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News Wrap: Secretary Clinton Condemns Iran Over Terror Plot in U.S.

In other news Wednesday, the U.S. stepped up a diplomatic assault on Iran over an alleged plot to kill the Saudi ambassador to Washington. Secretary of State Hillary Clinton condemned Iran in unusually strong terms. Also in Detroit, a Nigerian man pleaded guilty to trying to blow up a U.S. airliner on Christmas Day, 2009.

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    The U.S. stepped up a diplomatic assault on Iran today over an alleged plot to kill the Saudi ambassador to Washington.

    Two Iranian men were indicted yesterday. U.S. officials said they'd been directed by elements in the Iranian government.

    Today, Secretary of State Hillary Clinton condemned Iran in unusually strong terms.


    This plot, very fortunately disrupted by the excellent work of our law enforcement and intelligence professionals, was a flagrant violation of international and U.S. law and a dangerous escalation of the Iranian government's longstanding use of political violence and sponsorship of terrorism.


    Iran charged the U.S. allegations are just — quote — "a childish game."

    But the U.S. Treasury Department imposed sanctions on an Iranian airline that allegedly aids the special operations force linked to the plot. And the State Department issued a terror alert for Americans worldwide to be on their guard.

    A Nigerian man pleaded guilty today to trying to blow up a U.S. airliner over Detroit on Christmas Day, 2009. Umar Farouk Abdulmutallab had tried to set off explosives hidden in his underwear. He delivered a five-minute statement in court today, and said the bomb was a blessed weapon to save the lives of innocent Muslims. Abdulmutallab is 25 years old. He faces a mandatory sentence of life in prison.

    In Iraq, a string of bombings struck at police targets across Baghdad. At least 25 people were killed, and dozens more were wounded. In two of the attacks, suicide bombers tried to ram cars through police station gates. One was in a neighborhood that is a stronghold of Shiite cleric Muqtada al-Sadr. Access to it is tightly restricted by army checkpoints.

    The government of Myanmar began releasing more than 6,300 prisoners today, after years of harsh military rule. It was the latest in a series of reforms in the country once known as Burma. At least 155 political detainees were included, but hundreds more remained behind bars.

    We have a report narrated by John Sparks of Independent Television News.


    It's called the Insein Prison, Burma's largest correctional facility. And, today, it played host to a very unusual event.

    The gates were opened, and several hundred inmates passed through into the welcoming arms of friends and relatives.



    Many were elderly and frail, their release a reward for good conduct, said the government — included in their number, 120 political prisoners, dissidents who have dared to criticize the military-backed regimes that have long ruled this land.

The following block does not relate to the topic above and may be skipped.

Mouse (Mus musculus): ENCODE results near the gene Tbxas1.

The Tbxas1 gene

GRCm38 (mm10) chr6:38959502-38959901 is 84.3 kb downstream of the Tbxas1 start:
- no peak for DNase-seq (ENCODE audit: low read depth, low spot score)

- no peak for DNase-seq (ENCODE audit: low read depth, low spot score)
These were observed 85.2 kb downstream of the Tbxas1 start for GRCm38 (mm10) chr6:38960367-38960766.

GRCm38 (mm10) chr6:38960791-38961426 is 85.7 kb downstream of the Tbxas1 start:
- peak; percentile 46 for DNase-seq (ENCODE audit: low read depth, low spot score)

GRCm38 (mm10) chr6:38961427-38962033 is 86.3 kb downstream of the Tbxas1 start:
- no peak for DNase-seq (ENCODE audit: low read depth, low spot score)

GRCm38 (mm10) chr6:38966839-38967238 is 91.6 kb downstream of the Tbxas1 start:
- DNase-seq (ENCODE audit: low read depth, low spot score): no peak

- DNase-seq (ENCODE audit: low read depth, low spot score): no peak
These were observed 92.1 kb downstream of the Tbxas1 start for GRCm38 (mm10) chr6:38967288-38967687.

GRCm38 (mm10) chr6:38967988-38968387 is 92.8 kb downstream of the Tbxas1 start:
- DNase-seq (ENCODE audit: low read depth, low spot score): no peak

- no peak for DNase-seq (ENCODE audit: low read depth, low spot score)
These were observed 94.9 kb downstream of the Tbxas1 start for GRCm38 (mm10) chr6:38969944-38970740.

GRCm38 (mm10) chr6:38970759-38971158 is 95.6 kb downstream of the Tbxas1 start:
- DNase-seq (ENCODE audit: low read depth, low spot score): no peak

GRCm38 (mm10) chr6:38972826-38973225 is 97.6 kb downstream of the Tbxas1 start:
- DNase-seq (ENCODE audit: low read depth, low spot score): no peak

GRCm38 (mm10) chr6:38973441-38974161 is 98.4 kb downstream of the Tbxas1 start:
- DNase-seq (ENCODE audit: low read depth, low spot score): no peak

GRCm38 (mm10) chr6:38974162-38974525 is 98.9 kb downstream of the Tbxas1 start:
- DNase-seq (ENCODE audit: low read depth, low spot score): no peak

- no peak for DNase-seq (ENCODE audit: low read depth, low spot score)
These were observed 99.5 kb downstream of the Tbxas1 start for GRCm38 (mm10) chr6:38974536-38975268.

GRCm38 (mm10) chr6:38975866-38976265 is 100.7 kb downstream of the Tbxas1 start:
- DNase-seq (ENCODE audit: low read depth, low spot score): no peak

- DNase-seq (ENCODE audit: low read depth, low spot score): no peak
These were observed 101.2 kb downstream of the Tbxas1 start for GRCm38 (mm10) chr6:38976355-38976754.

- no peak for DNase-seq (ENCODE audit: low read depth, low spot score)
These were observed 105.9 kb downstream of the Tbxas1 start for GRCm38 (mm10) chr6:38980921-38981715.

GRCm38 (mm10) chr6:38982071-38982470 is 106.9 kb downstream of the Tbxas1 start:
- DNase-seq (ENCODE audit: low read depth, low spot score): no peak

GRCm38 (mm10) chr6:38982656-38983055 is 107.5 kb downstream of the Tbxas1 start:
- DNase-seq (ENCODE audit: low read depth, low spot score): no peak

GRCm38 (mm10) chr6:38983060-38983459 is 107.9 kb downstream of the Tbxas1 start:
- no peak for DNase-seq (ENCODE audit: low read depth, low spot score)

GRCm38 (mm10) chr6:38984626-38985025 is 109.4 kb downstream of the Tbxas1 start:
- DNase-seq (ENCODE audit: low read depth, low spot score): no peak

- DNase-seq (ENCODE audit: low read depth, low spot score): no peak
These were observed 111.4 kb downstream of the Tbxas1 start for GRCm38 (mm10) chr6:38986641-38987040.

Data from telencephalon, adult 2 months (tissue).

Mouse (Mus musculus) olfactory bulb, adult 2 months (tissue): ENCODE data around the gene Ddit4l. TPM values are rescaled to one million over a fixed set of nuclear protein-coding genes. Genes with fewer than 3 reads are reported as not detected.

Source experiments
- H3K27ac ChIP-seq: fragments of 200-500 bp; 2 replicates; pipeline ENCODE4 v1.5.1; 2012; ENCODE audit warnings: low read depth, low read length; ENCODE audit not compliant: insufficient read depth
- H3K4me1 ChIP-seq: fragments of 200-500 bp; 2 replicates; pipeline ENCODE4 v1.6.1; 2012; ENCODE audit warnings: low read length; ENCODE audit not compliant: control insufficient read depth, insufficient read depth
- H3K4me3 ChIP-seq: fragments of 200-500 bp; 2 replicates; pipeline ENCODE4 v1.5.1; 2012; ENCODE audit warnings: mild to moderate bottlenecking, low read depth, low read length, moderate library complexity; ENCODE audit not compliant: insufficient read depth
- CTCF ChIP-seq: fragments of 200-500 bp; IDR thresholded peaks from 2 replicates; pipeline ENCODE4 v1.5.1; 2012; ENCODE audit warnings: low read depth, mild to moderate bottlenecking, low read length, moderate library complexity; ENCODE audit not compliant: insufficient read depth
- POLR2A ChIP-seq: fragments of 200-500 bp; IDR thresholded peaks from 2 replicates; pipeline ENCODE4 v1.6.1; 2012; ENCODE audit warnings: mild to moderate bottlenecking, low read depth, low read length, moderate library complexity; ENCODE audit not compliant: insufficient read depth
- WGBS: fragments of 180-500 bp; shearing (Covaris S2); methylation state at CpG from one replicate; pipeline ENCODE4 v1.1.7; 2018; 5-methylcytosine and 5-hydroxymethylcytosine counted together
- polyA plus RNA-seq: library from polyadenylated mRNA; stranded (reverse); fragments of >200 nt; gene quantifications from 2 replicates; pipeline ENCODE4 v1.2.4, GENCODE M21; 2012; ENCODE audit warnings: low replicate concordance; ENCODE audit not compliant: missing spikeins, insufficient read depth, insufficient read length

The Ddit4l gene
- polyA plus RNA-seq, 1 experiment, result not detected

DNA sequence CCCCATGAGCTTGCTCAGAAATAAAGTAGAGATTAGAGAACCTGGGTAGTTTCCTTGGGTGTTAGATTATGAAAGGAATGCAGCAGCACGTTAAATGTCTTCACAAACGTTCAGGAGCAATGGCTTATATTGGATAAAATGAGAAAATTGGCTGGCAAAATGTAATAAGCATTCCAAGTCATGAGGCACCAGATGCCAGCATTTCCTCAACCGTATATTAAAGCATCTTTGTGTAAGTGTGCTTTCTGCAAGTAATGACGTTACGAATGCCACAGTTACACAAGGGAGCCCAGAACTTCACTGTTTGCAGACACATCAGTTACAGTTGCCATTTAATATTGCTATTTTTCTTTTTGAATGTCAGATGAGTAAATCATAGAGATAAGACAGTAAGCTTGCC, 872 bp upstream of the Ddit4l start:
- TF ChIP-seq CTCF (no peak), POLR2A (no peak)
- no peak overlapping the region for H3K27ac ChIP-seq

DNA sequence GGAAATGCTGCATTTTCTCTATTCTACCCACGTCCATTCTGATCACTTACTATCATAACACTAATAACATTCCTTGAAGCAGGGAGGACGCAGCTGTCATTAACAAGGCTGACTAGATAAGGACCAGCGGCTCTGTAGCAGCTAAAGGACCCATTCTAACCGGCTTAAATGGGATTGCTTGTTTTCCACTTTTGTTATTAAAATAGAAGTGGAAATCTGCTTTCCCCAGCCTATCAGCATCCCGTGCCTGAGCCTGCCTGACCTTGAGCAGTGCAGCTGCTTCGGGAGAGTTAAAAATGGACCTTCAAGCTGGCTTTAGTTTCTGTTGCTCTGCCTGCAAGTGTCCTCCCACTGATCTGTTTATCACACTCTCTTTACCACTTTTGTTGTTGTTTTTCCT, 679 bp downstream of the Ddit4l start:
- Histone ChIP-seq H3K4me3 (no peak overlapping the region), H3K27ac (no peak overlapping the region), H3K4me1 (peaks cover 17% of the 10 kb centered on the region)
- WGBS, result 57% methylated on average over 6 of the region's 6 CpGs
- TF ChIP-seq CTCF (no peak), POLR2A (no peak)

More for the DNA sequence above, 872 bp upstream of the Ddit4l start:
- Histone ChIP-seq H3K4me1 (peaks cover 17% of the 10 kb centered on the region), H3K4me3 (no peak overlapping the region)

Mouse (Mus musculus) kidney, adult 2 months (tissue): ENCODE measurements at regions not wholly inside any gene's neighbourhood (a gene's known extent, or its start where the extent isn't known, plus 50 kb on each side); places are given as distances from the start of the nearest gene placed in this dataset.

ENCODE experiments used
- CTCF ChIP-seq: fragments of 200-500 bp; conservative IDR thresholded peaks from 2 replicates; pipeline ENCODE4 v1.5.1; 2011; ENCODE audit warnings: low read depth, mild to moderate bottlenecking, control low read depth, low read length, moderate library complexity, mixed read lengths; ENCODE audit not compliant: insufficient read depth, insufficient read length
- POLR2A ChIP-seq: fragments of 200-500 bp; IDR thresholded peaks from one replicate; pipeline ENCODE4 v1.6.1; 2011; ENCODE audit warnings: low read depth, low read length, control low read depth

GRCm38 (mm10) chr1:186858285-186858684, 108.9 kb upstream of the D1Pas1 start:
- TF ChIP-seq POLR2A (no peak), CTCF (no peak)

We interrupt our regular programing to bring you this breaking news.


    The amnesty was announced with some fanfare, although this footage didn't make it on to state television, Burma's most popular comedian swamped by well-wishers after his release. He's called Zarganar, or Tweezers in English. The government was a frequent target of his savage humor.

    "Will you go back to entertainment?" asked one.

    "Oh, of course," says Zarganar.

    He was banned from performing in 2006 and given a 35-year sentence for criticizing the regime's relief efforts after a cyclone in 2008. Yet his release, along with a handful of other government critics, has been greeted warmly by some, including Burma's de facto opposition leader, Aung San Suu Kyi.

    AUNG SAN SUU KYI, opposition leader (through translator): I welcome everyone has been released. Each one is priceless in value. Freedom of a person is priceless.


    Burma has a new government led by this man, a former general called Thein Sein. He's promised a series of democratic reforms, but human rights groups say today's move is simply not good enough.

    The crowds gathered in the afternoon sun to welcome their kin and welcome a change, a small chink of light in a country long covered in shadow.


    The U.S. has said all political detainees must be released before it considers lifting political and economic sanctions against Myanmar.

    The capital city of Pennsylvania, Harrisburg, filed for bankruptcy today. Despite the mayor's objection that only she has the legal authority to take that step, the City Council approved the declaration last night. Harrisburg is more than $450 million in debt. The city's filing said it faces imminent jeopardy from lawsuits over a debt-ridden trash incinerator.

    A budget dispute in Topeka, Kan., took a dramatic turn Tuesday night. The City Council voted to repeal the local law against domestic violence. Officials hope to force surrounding Shawnee County to continue prosecuting misdemeanor cases of household violence inside the city. The county district attorney has said he will focus on felony cases instead, due to budget cuts.

    On Wall Street today, stocks rose after the European Commission proposed new steps to bolster banks. The Dow Jones industrial average gained 102 points to close above 11,518. The Nasdaq rose more than 21 points to close at 2,604.

    Sporadic outages in BlackBerry messaging and e-mail service spread to the United States and Canada today. And interruptions in service were in a third day in Europe, Asia, Latin America and Africa. Research In Motion, the Canadian company that makes BlackBerrys, said the outages began when a critical piece of its backup system failed.

    Those are some of the day's major stories.

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